Efforts Stalled to Replace Junipero Serra Statue with Sally Ride Tribute

Sally Ride, the first American woman in space, was from San Diego.

California Lawmakers decided Thursday to shelve the plan to replace a statue of Father Junipero Serra with Sally Ride, longtime La Jollan and first American woman in space.

The decision was backed by Pope Francis’s planned visit in September to the U.S. Pope Francis plans to make Father Junipero Serra a saint during his visit.

State Sen. Ricardo Lara made the announcement and said he wanted to honor Ride for her scientific achievements. Having a statue of Ride would also make history. She would be California’s first woman and lesbian represented in National Statuary Hall.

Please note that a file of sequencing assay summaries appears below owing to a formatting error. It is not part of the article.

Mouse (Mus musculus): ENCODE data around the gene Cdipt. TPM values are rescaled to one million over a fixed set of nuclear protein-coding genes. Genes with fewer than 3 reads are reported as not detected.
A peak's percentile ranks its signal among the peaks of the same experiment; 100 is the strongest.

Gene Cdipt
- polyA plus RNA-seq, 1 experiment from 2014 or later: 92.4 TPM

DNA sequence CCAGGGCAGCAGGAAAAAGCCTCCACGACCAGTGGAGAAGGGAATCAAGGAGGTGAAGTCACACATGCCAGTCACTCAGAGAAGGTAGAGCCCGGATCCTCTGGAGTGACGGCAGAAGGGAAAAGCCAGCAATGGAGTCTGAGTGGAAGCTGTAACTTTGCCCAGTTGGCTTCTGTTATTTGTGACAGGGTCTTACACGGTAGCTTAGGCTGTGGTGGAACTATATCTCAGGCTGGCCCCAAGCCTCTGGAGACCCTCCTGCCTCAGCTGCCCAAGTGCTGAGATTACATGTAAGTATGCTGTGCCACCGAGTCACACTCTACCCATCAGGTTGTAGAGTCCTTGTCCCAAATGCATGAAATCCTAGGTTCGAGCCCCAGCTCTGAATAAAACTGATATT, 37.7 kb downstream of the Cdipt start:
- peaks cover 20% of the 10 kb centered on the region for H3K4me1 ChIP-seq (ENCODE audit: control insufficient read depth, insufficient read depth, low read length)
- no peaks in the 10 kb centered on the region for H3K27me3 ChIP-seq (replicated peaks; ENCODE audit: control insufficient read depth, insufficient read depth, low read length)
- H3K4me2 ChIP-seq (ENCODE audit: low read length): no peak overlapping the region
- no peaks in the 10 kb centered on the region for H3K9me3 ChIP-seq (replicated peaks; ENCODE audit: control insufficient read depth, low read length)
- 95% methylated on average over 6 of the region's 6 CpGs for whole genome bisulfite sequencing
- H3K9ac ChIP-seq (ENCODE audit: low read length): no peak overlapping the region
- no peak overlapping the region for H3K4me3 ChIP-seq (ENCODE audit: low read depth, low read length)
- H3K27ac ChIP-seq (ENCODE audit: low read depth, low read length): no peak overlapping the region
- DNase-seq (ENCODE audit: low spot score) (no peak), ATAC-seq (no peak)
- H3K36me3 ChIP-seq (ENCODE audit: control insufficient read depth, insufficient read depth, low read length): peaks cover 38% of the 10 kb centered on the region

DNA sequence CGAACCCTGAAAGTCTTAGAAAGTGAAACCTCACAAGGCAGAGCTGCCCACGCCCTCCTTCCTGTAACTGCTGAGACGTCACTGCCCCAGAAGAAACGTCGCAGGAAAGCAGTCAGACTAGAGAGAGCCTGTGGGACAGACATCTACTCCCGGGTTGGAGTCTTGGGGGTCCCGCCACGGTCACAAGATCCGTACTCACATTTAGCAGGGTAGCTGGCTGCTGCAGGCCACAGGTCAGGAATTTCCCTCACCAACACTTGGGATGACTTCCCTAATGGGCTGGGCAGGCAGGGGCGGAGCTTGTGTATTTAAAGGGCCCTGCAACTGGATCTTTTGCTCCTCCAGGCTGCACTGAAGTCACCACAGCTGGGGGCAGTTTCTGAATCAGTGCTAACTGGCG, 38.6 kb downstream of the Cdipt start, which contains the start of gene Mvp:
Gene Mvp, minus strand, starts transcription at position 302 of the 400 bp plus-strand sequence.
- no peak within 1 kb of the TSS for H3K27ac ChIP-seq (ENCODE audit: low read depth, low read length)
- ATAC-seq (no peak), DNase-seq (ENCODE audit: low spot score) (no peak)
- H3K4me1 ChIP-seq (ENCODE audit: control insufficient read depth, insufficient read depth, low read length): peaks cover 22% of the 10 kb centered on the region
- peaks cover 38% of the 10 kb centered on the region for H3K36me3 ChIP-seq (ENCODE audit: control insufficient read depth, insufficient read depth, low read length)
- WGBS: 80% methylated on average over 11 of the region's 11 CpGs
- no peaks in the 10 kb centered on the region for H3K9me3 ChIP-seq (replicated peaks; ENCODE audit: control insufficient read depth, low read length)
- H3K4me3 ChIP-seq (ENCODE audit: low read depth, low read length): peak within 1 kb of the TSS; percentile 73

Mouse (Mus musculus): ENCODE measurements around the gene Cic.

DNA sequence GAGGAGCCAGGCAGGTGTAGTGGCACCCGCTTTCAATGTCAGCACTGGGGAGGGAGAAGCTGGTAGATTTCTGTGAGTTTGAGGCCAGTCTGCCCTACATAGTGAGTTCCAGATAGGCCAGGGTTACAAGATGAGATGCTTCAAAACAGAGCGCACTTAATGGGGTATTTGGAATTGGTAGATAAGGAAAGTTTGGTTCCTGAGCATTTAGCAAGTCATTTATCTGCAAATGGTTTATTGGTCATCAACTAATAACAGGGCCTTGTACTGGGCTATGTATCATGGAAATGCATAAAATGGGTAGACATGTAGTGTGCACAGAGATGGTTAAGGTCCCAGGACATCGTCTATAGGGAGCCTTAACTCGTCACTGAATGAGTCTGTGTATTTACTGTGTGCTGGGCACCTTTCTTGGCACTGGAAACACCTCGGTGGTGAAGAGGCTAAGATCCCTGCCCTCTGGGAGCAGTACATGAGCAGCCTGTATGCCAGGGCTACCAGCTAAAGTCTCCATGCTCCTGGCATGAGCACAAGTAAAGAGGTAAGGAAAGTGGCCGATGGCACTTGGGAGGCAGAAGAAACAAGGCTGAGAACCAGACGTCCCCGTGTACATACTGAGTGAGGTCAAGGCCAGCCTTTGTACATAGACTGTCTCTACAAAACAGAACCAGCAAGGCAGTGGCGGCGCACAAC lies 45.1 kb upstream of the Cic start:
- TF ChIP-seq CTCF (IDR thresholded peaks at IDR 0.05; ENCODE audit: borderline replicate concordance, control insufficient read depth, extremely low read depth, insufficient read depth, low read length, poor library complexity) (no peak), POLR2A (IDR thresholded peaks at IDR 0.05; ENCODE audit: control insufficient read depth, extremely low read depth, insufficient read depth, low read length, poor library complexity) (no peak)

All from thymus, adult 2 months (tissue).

Mixed emotions come from the delay in replacing the statue.

Serra has been accused by Native Americans of wiping out indigenous populations and forcing populations to suppress their culture. Native Americans support the statues departure.

Catholics have been pushing for the delay, commenting that it would be disrespectful to rid the U.S. Capitol of the statue.

Attempts to replace the Junipero Serra will have to wait until 2016.

Ride, who died in July 2012 after a long battle with pancreatic cancer, was just 31 years old when she flew into space aboard the space shuttle Challenger in 1983.

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